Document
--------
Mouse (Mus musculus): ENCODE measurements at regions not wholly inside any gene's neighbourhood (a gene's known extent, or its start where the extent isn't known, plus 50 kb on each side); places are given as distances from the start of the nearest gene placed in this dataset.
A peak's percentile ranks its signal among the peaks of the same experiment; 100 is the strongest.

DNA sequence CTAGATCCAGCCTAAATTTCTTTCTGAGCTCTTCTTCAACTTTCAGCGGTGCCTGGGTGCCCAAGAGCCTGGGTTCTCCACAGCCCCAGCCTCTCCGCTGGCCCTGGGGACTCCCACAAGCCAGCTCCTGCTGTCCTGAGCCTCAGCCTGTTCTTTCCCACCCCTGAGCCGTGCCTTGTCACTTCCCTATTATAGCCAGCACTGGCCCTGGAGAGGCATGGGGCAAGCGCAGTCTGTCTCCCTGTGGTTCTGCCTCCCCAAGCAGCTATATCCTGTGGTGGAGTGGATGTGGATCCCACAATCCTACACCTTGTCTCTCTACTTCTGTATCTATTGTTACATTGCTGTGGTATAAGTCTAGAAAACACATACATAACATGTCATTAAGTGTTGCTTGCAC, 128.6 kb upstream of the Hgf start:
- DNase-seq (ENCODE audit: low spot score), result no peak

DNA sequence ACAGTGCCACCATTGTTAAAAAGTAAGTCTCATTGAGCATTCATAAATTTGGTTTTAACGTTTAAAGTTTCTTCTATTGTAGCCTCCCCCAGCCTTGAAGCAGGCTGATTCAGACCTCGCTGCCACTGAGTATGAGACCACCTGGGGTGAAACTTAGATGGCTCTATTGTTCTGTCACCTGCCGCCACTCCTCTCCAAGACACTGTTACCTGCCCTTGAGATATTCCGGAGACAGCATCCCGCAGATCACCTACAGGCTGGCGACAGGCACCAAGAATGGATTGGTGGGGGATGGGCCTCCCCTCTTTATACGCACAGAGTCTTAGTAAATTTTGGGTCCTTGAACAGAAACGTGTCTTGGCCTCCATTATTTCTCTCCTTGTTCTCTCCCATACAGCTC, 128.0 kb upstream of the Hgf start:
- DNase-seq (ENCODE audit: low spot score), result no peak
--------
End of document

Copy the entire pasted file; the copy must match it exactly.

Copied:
Mouse (Mus musculus): ENCODE measurements at regions not wholly inside any gene's neighbourhood (a gene's known extent, or its start where the extent isn't known, plus 50 kb on each side); places are given as distances from the start of the nearest gene placed in this dataset.
A peak's percentile ranks its signal among the peaks of the same experiment; 100 is the strongest.

DNA sequence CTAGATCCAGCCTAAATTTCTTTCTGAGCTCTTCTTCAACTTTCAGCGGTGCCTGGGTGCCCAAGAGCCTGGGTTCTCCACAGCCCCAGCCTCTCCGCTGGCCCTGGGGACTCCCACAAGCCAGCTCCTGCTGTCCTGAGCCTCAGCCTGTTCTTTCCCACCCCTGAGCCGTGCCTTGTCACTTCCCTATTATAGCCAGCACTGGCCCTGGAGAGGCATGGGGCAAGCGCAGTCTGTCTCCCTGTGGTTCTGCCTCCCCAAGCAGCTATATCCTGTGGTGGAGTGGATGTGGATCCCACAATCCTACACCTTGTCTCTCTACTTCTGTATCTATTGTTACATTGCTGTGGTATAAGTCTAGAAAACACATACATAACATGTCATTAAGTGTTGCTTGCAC, 128.6 kb upstream of the Hgf start:
- DNase-seq (ENCODE audit: low spot score), result no peak

DNA sequence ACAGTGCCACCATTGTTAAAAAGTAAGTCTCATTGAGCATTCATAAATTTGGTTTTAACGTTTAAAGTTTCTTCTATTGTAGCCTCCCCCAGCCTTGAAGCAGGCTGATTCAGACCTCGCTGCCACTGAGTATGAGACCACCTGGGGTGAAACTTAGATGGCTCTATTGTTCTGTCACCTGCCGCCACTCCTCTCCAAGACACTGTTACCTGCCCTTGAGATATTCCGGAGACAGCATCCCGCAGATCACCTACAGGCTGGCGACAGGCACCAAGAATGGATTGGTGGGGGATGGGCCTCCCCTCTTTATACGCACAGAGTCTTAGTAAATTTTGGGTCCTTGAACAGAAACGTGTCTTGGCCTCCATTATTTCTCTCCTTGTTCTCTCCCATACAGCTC, 128.0 kb upstream of the Hgf start:
- DNase-seq (ENCODE audit: low spot score), result no peak